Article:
Death & Taxes – as the old saying goes, the only two guarantees in life. While there are many polarizing, unpopular topics in one’s life, no one topic is arguably more polarizing than taxes. As a financial professional providing counsel to clients and their family’s across multiple generations, there is one enduring theme – clients feel / believe that “Uncle Sam” is getting the best of them.
Interestingly, the feeling is often misplaced and stems from confusion around the tax code, on both a federal and on state level, and how such tax codes impact clients individually. Of course, such confusion is understandable due to the complex and voluminous nature of the existing tax code. Lending to the confusion are friends, family members and colleagues who are equally confused about the intricacies of the current tax code but none the less feel compelled to act as an authority so to speak.
Truth be told, and while the existing tax code is both complex and voluminous, how the same impacts most individuals and / or their families is fairly simple. After all, for most individuals their income is confined to salary / wages, interest income and dividend income – income sources whose treatment under the existing tax code is clear and simple. That said there are simple strategies that one can employ to lessen their potential tax liability.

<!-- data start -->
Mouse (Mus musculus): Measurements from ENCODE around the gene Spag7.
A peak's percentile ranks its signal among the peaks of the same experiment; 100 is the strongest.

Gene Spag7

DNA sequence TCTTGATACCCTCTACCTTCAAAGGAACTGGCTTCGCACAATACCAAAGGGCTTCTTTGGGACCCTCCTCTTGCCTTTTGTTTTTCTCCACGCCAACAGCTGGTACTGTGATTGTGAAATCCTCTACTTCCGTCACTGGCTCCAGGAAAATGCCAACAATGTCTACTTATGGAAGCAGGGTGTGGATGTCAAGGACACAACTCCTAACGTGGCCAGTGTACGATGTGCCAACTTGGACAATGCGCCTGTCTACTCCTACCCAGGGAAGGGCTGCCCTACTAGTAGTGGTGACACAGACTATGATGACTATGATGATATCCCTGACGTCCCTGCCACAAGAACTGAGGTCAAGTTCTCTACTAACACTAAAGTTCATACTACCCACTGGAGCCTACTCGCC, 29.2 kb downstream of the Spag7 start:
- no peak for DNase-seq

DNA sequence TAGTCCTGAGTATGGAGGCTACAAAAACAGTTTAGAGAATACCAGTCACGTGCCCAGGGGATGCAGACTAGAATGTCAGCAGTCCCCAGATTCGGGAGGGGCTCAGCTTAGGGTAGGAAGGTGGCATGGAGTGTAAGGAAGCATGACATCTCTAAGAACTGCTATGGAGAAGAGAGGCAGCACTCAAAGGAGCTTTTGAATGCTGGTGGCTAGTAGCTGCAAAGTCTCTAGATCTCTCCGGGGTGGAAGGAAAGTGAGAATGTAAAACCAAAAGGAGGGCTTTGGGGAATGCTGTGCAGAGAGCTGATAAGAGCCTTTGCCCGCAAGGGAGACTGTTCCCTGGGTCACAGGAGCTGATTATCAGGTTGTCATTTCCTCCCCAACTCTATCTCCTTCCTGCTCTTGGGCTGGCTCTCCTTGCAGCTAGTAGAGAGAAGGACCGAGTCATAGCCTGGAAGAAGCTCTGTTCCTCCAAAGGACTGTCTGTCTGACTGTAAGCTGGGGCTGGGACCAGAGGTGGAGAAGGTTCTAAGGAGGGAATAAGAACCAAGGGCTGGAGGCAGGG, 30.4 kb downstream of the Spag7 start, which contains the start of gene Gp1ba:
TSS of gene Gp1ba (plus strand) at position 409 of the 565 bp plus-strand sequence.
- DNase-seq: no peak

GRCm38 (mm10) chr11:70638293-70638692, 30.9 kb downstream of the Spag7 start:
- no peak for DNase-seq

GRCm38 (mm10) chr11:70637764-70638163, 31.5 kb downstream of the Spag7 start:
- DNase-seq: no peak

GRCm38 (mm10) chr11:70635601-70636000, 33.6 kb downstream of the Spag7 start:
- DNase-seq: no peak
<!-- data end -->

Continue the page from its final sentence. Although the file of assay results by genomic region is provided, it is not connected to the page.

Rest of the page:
The first such strategy is to “wok” closely & collaboratively with both your financial and tax professional so as to understand “what” the source of unnecessary taxation is.
Next, consider the use investment strategies that produce “qualified dividends” as defined by the United States Internal Revenue Code. Qualified dividends are ordinary dividends that meet specific criteria to be taxed at the lower long-term capital gains tax rate rather than at higher tax rate for an individual’s ordinary income.
Also, gain insight into the estimated capital gain distributions associated with the mutual funds held in your portfolio. Most mutual funds companies publish data pertaining to estimated capital gain distributions in November – actual distributions occurring in December. Having such insight would allow one, potentially, to harvest losses specifically designed to mitigate / eliminate gains stemming from capital gain distributions and the taxes associated with the same.
One should check with their tax professional as “carry forward losses” may exist – the same being available to mitigate / eliminate gains stemming from capital gain distributions and the taxes associated with the same as well.
Lastly and perhaps most importantly, engage a financial professional whose advice extends well beyond that of simply investing – instead incorporating short, medium and long-term tax management & reduction strategies designed to maximize wealth across multiple generation.
Plan for what’s next with the professionals of ICG next.
The opinions voiced are for general information only and are not intended to provide specific advice or recommendations for any individual.